Though learning about harmful practices is devastating, I see hope in the unique approaches these countries and organizations are trying. My delegation, Ecumenical Women, is a coalition of many denominations across the globe who recognize the importance of Sexual Health and Reproductive Rights, and we are unique among the religious organizations as we advocate language for the final statement that will encourage education and empowerment for women and girls in respect to their reproductive rights.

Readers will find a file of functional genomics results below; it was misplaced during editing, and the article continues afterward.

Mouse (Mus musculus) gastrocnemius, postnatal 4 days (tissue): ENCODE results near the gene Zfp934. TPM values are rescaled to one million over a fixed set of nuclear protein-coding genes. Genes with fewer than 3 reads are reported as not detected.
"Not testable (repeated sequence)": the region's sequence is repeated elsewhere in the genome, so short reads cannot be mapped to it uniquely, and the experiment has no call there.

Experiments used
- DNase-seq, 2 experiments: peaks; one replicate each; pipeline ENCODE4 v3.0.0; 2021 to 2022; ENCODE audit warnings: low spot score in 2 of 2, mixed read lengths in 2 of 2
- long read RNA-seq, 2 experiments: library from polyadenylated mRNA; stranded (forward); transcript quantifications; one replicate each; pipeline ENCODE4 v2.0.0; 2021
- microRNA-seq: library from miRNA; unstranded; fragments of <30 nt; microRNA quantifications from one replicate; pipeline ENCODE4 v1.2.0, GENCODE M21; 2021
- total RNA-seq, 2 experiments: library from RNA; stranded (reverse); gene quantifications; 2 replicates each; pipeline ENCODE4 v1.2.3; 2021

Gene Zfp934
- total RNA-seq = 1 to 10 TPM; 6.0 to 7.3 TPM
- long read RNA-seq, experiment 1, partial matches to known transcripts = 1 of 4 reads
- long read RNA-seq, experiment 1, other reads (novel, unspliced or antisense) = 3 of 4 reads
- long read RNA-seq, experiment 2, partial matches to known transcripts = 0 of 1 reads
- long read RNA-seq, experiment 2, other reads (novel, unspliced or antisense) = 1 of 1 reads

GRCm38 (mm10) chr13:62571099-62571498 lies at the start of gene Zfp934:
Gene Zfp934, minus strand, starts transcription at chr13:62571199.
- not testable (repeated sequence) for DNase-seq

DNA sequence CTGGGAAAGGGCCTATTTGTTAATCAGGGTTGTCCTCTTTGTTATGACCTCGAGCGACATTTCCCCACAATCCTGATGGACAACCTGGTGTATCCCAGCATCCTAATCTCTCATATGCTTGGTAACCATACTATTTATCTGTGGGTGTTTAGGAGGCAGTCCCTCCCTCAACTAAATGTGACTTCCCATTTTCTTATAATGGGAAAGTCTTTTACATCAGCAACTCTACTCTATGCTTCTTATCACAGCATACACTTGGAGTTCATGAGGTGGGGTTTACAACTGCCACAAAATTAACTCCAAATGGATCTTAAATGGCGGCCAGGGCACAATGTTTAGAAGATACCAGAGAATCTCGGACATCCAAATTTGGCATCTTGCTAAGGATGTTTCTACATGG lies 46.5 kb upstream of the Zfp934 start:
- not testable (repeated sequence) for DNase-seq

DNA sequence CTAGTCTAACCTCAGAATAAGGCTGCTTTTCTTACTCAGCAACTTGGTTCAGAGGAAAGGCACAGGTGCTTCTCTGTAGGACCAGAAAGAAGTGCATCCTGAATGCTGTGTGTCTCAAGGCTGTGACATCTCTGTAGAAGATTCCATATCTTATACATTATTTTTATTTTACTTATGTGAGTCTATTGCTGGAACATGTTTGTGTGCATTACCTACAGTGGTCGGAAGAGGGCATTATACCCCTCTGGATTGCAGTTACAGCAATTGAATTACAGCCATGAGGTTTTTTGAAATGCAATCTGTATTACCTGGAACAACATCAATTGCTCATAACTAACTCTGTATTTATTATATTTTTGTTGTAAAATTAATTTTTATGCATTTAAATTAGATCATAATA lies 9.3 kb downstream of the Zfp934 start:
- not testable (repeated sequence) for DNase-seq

In other panel discussions this week, I have been challenged to begin to consider some of our western practices as harmful as well, as the list of practices has not included some of our long-held rituals of initiation like binge drinking and hazing. I would love to hear what your reactions are to these traditional practices. Please also take a moment to consider what harmful practices your own traditions, cultures, and religions support without giving thought to the long-term consequences.